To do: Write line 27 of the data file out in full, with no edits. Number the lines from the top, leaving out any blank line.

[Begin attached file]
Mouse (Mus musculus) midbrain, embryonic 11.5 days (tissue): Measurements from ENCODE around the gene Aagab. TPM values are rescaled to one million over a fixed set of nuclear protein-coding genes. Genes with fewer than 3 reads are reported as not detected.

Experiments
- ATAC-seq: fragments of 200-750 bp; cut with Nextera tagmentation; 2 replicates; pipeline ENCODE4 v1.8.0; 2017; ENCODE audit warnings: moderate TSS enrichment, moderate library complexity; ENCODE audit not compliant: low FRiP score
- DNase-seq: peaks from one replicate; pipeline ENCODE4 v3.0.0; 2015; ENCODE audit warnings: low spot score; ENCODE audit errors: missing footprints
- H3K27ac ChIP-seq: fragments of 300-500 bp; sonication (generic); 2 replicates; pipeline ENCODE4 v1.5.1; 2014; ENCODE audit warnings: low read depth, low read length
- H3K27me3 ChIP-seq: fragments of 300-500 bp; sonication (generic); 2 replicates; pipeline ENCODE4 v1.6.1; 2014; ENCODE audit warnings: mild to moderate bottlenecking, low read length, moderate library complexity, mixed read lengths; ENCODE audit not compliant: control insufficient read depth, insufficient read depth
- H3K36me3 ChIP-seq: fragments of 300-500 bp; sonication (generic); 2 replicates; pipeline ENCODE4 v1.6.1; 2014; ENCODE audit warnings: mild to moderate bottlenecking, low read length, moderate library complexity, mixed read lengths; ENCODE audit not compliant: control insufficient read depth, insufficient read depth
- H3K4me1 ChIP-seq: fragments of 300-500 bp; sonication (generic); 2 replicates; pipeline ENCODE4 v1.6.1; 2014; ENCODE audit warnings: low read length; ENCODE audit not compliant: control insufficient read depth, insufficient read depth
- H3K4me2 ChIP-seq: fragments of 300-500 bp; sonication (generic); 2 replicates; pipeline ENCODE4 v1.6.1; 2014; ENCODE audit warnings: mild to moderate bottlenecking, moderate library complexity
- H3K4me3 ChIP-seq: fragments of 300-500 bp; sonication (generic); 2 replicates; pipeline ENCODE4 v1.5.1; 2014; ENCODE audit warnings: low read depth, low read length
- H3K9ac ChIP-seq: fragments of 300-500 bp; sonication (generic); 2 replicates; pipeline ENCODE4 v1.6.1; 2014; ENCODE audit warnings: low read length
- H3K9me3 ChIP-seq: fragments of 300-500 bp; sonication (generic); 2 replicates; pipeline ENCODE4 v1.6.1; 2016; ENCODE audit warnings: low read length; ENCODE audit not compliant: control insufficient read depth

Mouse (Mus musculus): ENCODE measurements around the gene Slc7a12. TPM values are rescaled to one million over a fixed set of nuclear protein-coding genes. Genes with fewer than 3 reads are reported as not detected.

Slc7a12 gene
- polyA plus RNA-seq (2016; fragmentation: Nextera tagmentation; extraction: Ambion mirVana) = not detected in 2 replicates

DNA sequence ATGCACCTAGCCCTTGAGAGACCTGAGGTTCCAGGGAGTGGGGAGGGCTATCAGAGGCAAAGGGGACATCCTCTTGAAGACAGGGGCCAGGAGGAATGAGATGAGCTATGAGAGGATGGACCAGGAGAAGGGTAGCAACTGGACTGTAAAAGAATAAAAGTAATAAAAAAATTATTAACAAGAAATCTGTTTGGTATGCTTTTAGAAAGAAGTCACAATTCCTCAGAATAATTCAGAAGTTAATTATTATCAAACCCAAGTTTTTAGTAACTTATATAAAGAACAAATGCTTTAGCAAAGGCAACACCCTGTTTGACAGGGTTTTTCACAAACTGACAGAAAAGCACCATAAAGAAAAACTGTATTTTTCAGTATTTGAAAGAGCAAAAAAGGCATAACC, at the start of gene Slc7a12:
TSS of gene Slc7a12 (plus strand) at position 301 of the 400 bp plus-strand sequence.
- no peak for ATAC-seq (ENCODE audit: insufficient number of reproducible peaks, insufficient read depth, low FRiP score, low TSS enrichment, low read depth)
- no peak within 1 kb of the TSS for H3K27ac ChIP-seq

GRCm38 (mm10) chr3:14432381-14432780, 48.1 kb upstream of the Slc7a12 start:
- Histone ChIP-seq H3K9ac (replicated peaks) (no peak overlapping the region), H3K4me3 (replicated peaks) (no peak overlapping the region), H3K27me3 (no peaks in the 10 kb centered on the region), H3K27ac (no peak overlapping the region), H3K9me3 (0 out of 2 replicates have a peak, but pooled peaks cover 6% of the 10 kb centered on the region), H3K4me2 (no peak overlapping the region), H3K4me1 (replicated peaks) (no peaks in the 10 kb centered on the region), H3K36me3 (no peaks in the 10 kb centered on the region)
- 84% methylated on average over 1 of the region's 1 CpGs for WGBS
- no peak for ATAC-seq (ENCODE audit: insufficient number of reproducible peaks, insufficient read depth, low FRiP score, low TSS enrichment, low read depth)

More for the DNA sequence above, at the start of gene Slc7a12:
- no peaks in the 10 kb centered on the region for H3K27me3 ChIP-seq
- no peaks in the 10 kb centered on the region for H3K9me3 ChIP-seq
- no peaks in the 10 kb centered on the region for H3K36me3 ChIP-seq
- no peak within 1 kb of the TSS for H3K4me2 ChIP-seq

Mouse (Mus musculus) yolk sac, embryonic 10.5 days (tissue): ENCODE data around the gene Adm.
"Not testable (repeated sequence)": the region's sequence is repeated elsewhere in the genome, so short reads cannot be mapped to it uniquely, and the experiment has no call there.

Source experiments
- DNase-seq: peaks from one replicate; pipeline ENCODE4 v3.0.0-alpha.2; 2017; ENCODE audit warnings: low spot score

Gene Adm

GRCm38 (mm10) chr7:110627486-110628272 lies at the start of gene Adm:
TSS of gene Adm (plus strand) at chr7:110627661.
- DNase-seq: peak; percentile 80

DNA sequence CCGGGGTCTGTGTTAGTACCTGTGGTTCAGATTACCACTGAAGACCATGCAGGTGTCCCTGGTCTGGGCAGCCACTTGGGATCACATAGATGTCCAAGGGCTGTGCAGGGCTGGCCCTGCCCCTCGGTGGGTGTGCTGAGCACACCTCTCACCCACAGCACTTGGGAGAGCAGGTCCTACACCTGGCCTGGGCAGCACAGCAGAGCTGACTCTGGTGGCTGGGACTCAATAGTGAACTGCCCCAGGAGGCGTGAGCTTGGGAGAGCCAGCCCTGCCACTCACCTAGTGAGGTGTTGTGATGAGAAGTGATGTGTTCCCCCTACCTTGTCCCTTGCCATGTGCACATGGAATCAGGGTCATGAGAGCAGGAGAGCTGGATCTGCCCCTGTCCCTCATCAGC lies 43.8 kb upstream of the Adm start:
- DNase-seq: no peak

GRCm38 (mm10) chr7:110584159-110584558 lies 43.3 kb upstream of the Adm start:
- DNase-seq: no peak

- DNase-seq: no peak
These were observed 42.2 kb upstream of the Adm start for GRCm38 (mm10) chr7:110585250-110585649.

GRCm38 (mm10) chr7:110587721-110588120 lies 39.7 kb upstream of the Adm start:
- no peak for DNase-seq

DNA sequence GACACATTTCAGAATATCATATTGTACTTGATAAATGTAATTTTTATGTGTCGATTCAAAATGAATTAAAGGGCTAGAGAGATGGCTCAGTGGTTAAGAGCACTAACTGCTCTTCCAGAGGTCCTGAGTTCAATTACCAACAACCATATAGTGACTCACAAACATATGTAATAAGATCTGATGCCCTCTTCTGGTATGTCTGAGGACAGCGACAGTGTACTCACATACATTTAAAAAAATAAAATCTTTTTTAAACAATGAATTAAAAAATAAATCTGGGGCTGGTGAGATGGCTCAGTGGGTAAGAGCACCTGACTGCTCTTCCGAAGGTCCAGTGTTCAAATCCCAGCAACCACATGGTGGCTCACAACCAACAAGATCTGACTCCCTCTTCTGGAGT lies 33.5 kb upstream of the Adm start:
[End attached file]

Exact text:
- no peaks in the 10 kb centered on the region for H3K36me3 ChIP-seq